You don’t know their names, but you do know their buildings.

OK, perhaps that’s presumptuous. Maybe you stride into the Foshay Tower and say, “The firm of Magney and Tusler certainly did capture the spirit of the era, eh? From the stark modern exterior to the profusion of organic Art Deco details, you can imagine Scott and Zelda walking down the hall, swaying slightly because they’ve had a few. Good job, Magney and Tusler!”

But you’d be wrong. Right, but wrong, because no one would know what you’re talking about.

Let’s back up a bit, 100 years, to be exact. This year is the centenary of the founding of the architectural firm of Magney and Tusler. The men aren’t well-known, but their buildings — including the Foshay and the downtown Post Office — define Minneapolis in ways great and small.

Gottfried Magney was an engineer. Born in 1884 in Wisconsin, he got his architecture degree from the University of Minnesota in 1905 and knocked around a few West Coast shops before returning to Minnesota. He had six jobs in 12 years, a restless young man.

Enter Wilbur Tusler from Montana. He was six years younger and less-experienced, but something must have clicked when they got to know each other; the partnership was formed in 1917 and lasted until Magney retired in 1954. (Tusler retired six years later.)

Within five years of getting together, they’d landed the job of designing one of the premier music schools in the Midwest: the MacPhail, at 1128 LaSalle Av. It’s a modest building, with quiet confidence; the ground-floor shop windows connect the structure to the street, and it must have presented a lively and inviting sight when the stores were full. Sheet music, tubas, gramophones, the sound of students practicing wafting through the open windows.

They also did houses, a less exciting job, perhaps, but it kept the lights on. And it introduced them to the moneyed class. The later ’20s would see three high-profile commissions: the troubled Calhoun Beach Club, which began construction in 1928 but was delayed for almost two decades by the Depression and World War II; the Minneapolis Woman’s Club by Loring Park in the same year, and the Foshay Tower, completed in 1929.

While the Beach Club and Woman’s Club look backward, the Foshay tower was an exhilarating break with tradition, an embrace of a new style that rejected classical ornamentation and massing. No more Roman columns or Italianate decorations. This was a Machine Age building on the outside, with Parisian modernism on the inside, a stage set for the endless boom to come.

But the crash came, instead. The Depression killed the building market until Uncle Sam threw the company a lifeline in ’32, hiring the firm to design the new Post Office by the river.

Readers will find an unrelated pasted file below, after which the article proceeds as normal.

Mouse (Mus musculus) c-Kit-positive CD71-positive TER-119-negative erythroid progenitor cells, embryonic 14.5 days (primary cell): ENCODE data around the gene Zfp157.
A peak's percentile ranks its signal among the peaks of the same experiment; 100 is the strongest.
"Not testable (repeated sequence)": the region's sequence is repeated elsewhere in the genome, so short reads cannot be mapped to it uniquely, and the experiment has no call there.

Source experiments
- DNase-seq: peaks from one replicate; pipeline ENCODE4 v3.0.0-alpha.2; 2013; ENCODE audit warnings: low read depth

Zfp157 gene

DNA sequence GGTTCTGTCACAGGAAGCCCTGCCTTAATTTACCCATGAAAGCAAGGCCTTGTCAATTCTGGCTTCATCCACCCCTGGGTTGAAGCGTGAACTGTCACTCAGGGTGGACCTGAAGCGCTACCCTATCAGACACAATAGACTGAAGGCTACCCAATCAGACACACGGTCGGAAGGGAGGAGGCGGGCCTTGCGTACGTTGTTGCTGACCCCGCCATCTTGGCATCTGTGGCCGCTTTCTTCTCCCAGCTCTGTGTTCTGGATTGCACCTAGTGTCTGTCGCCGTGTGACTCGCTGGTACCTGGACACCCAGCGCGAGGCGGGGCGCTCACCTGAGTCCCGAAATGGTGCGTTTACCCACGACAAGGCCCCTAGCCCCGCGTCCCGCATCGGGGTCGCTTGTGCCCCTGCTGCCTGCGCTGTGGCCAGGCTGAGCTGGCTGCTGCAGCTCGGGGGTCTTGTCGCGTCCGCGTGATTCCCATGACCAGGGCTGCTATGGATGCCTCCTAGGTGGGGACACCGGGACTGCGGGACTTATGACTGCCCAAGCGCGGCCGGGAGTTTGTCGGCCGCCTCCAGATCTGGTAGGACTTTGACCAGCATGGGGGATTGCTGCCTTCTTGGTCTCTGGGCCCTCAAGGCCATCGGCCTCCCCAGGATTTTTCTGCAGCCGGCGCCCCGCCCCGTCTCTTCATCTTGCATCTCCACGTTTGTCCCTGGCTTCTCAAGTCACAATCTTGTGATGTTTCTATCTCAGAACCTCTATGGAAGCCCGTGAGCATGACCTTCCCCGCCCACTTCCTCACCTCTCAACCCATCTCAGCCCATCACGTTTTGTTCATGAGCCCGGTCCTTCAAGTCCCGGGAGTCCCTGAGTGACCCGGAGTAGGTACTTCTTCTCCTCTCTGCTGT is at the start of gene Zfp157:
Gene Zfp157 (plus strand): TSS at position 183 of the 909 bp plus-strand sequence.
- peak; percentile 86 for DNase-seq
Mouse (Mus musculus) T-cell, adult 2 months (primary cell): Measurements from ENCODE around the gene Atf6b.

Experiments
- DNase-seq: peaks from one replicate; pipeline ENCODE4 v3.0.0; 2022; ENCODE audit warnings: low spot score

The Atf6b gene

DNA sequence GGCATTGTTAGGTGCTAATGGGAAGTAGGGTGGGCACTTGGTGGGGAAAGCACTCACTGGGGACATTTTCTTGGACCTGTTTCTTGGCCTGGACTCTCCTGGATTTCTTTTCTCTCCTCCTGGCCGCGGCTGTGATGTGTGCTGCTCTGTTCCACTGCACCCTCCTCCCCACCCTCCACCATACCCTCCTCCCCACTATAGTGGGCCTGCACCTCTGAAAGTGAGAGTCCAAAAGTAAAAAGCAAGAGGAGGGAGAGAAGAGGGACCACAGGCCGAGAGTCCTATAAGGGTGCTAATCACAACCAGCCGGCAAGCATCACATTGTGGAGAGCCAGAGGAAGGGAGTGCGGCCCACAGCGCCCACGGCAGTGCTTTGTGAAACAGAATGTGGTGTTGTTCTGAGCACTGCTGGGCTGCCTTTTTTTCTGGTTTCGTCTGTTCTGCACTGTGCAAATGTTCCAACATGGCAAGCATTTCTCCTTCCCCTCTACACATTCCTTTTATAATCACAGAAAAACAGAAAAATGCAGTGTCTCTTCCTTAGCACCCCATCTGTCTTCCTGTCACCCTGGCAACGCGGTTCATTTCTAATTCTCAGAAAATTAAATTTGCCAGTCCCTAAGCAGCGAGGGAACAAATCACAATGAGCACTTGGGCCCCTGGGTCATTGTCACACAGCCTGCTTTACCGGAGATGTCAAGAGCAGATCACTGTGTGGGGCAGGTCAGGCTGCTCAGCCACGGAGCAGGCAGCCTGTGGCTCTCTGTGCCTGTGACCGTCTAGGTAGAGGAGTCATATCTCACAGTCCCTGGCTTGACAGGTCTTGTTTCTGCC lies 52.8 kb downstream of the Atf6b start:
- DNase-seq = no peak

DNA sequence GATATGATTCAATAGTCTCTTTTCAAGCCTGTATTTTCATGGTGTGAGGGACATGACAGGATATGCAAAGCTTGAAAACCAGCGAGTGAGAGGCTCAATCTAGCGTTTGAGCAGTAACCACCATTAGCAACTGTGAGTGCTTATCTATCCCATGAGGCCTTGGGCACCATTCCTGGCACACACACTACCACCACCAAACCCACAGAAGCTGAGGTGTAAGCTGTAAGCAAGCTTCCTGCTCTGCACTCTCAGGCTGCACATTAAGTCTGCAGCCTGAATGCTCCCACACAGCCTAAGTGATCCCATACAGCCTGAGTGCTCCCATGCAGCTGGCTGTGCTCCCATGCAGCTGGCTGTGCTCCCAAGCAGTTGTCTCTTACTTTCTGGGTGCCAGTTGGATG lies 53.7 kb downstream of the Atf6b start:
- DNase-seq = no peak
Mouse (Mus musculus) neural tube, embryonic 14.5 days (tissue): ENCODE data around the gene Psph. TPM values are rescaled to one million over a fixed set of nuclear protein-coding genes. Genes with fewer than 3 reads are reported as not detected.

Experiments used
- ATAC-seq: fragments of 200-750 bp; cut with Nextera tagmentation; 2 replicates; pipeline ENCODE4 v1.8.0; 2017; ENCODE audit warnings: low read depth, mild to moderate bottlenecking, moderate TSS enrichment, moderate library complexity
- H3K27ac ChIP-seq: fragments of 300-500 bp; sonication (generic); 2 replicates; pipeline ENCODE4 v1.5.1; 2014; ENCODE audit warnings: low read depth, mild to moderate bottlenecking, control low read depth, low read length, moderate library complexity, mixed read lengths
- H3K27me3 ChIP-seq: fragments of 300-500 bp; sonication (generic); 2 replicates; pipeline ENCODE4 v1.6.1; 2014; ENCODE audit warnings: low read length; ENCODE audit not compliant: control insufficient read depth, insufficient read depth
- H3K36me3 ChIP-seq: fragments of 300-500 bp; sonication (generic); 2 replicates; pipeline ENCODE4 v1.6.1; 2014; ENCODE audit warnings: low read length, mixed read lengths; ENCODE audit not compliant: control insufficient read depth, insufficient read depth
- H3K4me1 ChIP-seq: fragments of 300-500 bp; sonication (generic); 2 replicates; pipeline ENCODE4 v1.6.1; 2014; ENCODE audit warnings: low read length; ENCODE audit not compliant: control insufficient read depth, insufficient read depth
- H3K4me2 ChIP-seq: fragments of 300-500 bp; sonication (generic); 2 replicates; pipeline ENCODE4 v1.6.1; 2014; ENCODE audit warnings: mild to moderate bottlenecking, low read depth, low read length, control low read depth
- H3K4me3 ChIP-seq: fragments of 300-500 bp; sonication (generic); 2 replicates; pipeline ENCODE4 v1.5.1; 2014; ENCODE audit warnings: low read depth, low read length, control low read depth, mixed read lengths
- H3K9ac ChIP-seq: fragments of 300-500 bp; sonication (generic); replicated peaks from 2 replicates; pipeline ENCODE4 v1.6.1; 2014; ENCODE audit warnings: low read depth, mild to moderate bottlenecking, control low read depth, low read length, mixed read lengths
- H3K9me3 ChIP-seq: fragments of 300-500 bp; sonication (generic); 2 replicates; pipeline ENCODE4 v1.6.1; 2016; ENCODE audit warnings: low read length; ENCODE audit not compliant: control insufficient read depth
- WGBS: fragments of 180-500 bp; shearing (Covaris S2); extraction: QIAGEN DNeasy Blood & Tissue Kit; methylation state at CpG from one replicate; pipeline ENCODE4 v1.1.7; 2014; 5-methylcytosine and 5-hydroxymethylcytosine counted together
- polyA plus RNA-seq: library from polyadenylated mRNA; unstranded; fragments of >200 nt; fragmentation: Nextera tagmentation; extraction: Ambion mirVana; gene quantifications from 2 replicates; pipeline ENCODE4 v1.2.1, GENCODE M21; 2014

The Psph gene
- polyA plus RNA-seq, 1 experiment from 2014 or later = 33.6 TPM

In a way, it’s Foshay’s younger, more confident brother: The floral, organic themes of Art Deco were replaced by the geometric simplicity of Streamline Moderne, a romantically futuristic style that would reach its apogee in the 1939 World’s Fair.

In two buildings, Magney and Tusler summed up two decades: The Jazz-Age Foshay was high and thin; the Depression-era Post Office was broad and low — but it had the heft of government, the strength of the state.

For these fine buildings, we thank Gottfried and Wilbur. To be specific: We thank them for hiring Leon.

The Foshay and Post Office are really the work of Leon Arnal, a Frenchman who studied at the Ecole des Beaux Arts, the storied institution whose devotion to classical architecture was so influential that the “Beaux Arts Style” has come to mean Roman-style structures slathered with ornamentation. Perhaps he had his interest in the old order knocked out of him in the First World War, where he served with the French army.

Arnal came to Minnesota and ended up teaching in the university’s School of Architecture from 1919 until 1948. He also was the chief designer for Magney and Tusler. The Foshay, Post Office and Woman’s Club — they’re all his.

The firm adapted to the postwar styles with ease, building large and small: The 1952 Armatage school in southwest Minneapolis was a Magney and Tusler project, as was the 1954 Prudential building on Wayzata Boulevard (now the Target Financial Services building on I-394), a crisp piece of corporate architecture.

When the namesakes retired, the firm changed names and ownership and was absorbed into larger companies. Whatever the new owners got when they bought the remnants of the company, we know what they didn’t get: the blueprints of Arnal’s masterpiece.

The university’s Elmer L. Andersen Library has the firm’s paperwork — heavy rolls of blueprints you can imagine the architects unfurling to show Wilbur Foshay what his monument would look like. There’s a box of promotional drawings showing the lobby, the fountain court and the exterior, complete with long limos and angular abstract Minnesotans.

One poignant drawing shows a “typical businessman’s office” with a big desk, modern furniture and a hushed sense of the importance of money. It needs only a televisor and a clock with 10 hours to be a scene from Fritz Lang’s “Metropolis.”

The illustrations are signed DW — an unnamed illustrator who captured the soul of the building in order to sell it. His anonymity is a reminder of how many people work to make our city what it is, and how little we know about our landmarks. A few might know Magney and Tusler. Fewer still know Arnal. No one knows DW.

But we all know Foshay — who ended up in prison for a pyramid scheme — because he paid for it.